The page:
Interest rate reduction perspective, inflation and slowdown risks
-CBRT interest rate cut and after
-Measures for loans and foreign exchange conversion
-80% band in inflation
Despite the sharp depreciation of the lira for most of this year and triggered by rising inflation, the Central Bank made a shock cut in the August MPC meeting. While the policy rate rationality, which has been kept at 14% since December and decreased to 13%, was attributed to the signs of slowdown in the economy, it showed that an urgent tightening against the increasing inflation is not in the plan and that there may be reductions in a similar perspective.
While Turkey prioritized growth with an ultra-loose monetary policy, it grew by 7.6% in 2Q22 and ranked first in the G-20. In 3Q22, however, there is a very high probability that the economy will lose momentum, and signs of slowdown are observed in the manufacturing industry on the threshold of leading indicators. New orders are showing their worst performance since the first wave of the coronavirus pandemic and the threat of a recession in Europe could negatively impact sectoral production trends and net export performance as Turkey now accounts for the lion's share of total exports.
Due to Turkey's economic structure, our export revenues are in Euros and our import costs are in dollars. This situation negatively affects Turkey's net exports. The decrease in the contribution of foreign demand and net exports may cause a slowdown in economic growth. Price risks arising from global supply shocks cause us to place our inflation forecasts on cautious ground. Natural gas and electricity hikes will have a direct impact on the CPI and will have a monthly impact on producer prices.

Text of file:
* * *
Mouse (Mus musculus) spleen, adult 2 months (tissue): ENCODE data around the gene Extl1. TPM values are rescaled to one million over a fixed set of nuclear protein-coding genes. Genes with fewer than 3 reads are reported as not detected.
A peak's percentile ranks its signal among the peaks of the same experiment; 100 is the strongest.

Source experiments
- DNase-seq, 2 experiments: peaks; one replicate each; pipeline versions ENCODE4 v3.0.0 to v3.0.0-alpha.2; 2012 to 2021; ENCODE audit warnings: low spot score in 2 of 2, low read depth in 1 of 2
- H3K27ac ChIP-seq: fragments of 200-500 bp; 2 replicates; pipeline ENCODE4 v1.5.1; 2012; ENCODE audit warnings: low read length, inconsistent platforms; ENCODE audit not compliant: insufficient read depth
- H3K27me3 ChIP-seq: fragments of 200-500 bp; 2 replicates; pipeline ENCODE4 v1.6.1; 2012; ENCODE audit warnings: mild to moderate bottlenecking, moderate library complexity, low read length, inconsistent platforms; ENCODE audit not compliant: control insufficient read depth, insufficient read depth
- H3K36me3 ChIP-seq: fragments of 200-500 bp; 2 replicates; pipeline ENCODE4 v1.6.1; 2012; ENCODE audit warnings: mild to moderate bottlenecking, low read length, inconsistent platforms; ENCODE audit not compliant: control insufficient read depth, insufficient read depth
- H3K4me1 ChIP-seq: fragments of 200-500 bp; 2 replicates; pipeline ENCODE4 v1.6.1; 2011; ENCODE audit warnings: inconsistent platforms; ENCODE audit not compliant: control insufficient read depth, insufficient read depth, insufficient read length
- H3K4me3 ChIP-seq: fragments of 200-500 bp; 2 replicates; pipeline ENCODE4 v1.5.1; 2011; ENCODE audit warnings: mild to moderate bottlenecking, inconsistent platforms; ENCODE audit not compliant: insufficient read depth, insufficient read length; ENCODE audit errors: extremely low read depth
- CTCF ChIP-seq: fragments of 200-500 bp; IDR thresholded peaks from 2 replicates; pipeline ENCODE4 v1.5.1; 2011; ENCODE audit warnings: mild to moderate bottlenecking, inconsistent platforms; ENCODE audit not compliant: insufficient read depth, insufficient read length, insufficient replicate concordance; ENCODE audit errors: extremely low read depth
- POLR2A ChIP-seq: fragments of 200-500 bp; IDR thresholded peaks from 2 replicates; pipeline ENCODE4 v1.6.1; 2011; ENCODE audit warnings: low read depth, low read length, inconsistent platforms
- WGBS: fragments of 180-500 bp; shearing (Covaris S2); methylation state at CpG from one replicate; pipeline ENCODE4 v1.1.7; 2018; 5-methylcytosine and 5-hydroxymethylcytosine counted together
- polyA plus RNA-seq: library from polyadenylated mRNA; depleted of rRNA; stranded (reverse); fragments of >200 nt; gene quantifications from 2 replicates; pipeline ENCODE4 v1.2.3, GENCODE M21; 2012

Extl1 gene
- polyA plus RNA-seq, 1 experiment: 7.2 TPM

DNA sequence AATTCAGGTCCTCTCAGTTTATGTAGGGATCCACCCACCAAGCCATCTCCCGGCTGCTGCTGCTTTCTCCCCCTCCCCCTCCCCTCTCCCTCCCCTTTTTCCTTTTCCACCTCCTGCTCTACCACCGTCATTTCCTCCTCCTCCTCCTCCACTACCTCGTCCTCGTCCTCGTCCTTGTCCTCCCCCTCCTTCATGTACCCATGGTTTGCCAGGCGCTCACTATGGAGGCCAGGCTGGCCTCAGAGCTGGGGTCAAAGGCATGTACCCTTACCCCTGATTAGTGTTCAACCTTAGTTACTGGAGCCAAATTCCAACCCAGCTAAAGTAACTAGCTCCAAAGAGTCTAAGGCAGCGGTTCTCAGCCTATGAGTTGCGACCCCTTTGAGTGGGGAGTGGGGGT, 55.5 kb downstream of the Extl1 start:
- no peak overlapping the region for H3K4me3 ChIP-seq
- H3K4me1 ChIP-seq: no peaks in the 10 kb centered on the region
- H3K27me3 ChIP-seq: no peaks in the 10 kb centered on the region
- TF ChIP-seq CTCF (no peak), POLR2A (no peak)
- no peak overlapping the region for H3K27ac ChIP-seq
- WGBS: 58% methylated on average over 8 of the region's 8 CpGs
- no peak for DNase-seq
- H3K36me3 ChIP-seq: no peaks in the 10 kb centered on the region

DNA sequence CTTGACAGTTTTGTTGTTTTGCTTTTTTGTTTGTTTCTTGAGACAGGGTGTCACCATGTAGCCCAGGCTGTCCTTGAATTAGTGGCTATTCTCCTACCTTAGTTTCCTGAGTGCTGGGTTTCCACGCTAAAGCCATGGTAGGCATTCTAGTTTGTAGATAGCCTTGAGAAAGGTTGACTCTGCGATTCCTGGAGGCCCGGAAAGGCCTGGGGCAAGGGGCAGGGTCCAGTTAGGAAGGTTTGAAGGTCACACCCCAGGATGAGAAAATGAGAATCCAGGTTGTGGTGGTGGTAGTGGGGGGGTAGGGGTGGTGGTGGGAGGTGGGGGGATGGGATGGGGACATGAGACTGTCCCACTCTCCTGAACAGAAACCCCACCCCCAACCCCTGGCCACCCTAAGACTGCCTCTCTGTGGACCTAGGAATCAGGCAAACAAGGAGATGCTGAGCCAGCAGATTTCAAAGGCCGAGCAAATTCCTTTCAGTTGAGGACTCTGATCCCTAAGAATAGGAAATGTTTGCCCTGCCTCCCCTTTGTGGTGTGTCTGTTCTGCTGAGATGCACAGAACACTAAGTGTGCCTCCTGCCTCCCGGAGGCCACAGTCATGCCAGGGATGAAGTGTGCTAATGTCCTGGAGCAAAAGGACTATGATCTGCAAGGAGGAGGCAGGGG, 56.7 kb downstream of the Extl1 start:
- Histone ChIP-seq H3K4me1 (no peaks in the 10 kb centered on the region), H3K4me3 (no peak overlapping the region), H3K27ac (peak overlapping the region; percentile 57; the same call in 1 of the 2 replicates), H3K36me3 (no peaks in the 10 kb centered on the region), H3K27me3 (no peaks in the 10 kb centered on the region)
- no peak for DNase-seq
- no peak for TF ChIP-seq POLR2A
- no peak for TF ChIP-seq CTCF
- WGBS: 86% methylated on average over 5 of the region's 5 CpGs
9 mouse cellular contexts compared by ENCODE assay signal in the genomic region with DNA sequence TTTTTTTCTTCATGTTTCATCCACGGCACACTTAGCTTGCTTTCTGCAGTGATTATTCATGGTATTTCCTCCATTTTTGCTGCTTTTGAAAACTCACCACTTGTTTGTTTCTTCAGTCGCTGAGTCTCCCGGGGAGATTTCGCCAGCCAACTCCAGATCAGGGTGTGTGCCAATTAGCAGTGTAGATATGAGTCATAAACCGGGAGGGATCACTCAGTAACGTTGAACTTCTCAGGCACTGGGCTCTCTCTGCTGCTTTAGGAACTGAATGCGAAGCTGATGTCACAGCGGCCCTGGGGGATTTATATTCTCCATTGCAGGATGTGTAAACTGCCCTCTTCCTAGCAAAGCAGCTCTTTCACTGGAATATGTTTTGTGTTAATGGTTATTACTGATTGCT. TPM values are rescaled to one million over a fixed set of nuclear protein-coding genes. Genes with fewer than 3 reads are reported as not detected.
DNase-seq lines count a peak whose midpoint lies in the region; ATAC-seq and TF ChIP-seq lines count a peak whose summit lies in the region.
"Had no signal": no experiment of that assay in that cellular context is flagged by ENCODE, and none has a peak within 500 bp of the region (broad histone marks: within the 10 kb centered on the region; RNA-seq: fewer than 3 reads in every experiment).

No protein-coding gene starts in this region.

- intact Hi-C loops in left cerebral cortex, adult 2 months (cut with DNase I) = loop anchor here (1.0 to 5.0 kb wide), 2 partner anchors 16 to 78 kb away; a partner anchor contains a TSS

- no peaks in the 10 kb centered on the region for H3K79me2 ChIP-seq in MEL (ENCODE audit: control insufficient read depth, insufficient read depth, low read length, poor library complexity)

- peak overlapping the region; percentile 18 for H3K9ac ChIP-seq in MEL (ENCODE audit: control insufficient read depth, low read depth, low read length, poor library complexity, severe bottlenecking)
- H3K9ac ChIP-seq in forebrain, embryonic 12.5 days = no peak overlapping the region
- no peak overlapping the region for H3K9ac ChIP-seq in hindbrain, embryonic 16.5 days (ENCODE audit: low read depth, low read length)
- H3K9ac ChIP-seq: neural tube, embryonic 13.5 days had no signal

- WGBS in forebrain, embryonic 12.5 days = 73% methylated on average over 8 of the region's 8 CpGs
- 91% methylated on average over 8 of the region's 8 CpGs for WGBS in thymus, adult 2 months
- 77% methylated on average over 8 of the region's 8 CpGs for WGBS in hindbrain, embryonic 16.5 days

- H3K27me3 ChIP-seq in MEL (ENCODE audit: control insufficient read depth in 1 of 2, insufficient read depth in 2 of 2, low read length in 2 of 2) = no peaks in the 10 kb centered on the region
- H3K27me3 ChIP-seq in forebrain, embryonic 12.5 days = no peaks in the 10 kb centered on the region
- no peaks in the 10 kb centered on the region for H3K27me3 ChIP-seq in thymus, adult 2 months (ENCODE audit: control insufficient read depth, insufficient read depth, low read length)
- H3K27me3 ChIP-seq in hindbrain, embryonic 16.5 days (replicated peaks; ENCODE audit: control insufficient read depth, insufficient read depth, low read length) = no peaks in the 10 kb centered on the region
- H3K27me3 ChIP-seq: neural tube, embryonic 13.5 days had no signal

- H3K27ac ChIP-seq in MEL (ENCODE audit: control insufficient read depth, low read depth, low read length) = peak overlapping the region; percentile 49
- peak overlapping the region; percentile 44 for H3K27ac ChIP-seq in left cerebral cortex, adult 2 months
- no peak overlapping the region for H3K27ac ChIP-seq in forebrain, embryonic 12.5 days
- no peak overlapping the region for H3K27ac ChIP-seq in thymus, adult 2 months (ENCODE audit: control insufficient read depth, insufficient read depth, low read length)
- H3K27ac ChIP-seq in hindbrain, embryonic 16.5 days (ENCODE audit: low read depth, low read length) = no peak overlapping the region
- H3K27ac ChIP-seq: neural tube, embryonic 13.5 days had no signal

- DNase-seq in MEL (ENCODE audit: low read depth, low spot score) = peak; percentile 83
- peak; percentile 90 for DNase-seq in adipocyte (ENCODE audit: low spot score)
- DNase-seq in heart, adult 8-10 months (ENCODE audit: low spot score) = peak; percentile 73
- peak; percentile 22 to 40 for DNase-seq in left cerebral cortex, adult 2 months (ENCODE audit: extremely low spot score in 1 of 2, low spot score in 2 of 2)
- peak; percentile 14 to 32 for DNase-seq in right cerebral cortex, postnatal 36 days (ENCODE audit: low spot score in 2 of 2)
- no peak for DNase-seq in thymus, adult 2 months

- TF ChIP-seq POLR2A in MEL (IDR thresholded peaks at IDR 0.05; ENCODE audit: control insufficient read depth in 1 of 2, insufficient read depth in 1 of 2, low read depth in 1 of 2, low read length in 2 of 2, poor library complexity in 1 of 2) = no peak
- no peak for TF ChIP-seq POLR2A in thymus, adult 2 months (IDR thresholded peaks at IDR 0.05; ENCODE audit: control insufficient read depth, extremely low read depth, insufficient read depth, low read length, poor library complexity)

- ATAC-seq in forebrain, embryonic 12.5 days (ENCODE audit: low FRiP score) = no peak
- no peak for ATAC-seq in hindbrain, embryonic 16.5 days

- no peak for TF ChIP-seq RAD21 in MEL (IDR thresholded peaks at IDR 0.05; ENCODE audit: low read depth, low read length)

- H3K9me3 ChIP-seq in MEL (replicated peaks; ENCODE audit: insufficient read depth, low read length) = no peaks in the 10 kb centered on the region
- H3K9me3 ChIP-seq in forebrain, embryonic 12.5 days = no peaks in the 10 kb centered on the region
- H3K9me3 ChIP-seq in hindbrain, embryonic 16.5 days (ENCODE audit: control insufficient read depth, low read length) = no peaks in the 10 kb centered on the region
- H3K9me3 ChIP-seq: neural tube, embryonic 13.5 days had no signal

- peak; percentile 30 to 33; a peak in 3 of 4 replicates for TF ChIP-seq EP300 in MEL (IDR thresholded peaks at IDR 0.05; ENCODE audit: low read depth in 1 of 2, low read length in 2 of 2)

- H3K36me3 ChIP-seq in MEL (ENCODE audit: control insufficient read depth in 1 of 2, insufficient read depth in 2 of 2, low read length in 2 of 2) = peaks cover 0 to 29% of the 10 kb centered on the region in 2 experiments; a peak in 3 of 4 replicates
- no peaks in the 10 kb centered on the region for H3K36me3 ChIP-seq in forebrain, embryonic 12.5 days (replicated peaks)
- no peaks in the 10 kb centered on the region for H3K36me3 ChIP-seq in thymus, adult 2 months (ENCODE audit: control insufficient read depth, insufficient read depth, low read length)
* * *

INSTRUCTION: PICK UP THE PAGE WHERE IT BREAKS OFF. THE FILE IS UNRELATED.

In general, the inflation plan is based on the reduction of inflation pressures by macroprudential measures and external factors. The global rally in commodity prices caused by Russia's invasion of Ukraine in February is still seen as the main culprit of inflation by decision makers, and therefore, interest rates against inflation are allowed to remain low in the current period. A short-term increase in Turkey's gross foreign exchange reserves after the money transfers from Russia for the construction of a nuclear power plant may also have given the Central Bank a certain level of confidence in continuing to apply this perspective.
Instead of higher rates, the central bank took macroprudential measures that helped slow credit growth. In addition, indirect interventions and state-sponsored accounts that protect savers from the weakness of the lira still remain in the main package of measures. In this context, the Central Bank revised the FX reserve requirement to encourage savings in lira. In addition, the Central Bank of the Republic of Turkey will collect an annual 3% commission from banks' foreign exchange reserve requirements in case the Turkish lira deposit/participation fund ratios remain below 50% of the total deposits. The move aims to increase lira deposits and appears to be within the Central bank's 'liraization' strategy.
We think that the precautionary plans to keep the FX-linked deposits unsolved, to ensure liraization by continuing the entries into the system, and to activate the banks with additional rules and obligations to contribute to the transformation under necessary conditions, may continue.